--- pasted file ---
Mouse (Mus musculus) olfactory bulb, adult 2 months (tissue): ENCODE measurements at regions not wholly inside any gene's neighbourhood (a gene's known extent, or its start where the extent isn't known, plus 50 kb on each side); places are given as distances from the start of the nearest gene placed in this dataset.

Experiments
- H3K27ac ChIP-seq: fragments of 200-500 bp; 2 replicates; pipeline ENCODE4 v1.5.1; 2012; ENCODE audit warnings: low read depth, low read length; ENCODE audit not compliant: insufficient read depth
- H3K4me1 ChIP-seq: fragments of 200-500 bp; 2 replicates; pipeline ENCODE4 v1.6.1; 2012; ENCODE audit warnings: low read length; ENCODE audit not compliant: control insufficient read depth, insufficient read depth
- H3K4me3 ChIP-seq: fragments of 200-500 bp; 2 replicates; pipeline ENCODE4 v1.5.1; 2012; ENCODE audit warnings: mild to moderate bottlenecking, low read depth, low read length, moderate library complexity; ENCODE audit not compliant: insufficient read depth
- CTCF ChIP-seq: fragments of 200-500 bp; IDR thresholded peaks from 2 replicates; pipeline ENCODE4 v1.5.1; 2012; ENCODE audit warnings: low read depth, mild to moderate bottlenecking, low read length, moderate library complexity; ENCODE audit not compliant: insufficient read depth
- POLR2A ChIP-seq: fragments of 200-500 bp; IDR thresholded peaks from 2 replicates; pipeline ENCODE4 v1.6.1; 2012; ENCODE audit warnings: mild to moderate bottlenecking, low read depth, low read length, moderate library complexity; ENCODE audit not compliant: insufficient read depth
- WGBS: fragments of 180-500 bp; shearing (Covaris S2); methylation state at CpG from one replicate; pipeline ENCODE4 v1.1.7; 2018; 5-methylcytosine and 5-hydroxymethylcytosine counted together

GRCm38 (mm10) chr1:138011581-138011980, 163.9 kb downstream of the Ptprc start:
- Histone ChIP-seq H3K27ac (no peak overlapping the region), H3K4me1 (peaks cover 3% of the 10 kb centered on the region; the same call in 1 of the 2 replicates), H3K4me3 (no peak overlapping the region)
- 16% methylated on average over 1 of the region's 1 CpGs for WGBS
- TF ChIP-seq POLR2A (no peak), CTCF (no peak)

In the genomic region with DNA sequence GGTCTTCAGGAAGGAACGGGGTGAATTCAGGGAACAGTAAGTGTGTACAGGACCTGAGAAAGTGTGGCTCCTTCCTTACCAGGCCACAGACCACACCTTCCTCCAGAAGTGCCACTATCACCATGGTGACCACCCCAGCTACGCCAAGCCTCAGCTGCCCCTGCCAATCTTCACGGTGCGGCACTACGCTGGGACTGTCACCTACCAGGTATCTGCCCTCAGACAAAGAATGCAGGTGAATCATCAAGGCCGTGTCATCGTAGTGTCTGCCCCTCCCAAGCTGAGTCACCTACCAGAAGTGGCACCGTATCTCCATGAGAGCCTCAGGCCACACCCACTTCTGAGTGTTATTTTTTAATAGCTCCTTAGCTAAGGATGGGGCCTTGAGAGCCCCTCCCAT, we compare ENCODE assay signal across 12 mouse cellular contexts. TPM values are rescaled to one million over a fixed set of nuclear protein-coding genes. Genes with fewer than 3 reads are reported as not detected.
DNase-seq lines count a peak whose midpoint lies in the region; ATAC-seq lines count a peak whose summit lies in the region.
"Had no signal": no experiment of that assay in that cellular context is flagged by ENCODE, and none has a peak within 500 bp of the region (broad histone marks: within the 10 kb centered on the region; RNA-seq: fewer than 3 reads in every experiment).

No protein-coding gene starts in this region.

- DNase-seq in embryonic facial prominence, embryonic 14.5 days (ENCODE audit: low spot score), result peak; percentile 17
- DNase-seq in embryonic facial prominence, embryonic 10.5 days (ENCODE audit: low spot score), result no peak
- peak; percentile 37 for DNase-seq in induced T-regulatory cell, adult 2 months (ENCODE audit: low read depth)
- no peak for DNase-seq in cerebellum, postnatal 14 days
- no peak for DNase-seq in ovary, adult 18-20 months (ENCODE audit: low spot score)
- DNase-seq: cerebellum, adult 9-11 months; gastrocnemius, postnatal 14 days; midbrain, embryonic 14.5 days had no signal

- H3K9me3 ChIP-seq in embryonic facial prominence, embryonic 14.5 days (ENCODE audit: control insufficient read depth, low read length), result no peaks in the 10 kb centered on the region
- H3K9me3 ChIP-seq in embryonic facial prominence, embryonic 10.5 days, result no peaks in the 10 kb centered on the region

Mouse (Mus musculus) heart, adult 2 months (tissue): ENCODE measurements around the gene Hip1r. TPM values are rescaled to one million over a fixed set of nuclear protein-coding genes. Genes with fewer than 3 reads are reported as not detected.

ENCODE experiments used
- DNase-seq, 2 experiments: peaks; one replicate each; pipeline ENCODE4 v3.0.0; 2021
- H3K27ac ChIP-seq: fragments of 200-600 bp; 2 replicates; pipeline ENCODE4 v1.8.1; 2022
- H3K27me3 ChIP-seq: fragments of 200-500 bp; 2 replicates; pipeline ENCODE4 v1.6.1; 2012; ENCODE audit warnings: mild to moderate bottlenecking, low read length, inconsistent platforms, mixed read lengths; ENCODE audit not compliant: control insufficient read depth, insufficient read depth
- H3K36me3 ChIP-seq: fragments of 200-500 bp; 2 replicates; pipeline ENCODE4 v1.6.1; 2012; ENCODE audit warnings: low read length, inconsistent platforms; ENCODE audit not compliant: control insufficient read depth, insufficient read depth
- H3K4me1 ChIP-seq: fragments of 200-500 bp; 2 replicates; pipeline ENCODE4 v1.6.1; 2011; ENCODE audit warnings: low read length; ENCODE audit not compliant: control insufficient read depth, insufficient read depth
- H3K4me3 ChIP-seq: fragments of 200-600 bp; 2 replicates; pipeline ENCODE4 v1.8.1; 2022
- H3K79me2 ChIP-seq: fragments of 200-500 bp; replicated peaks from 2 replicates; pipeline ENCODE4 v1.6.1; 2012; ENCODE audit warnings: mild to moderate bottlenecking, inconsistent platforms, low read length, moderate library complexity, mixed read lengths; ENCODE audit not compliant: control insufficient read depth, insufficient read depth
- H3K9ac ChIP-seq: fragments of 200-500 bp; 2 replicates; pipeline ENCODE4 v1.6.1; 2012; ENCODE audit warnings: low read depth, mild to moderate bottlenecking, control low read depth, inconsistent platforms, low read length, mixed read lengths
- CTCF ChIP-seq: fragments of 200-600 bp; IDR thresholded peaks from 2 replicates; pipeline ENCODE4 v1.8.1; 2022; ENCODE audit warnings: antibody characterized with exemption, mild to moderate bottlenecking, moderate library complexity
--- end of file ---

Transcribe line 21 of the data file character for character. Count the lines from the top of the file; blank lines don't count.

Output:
- no peak for DNase-seq in ovary, adult 18-20 months (ENCODE audit: low spot score)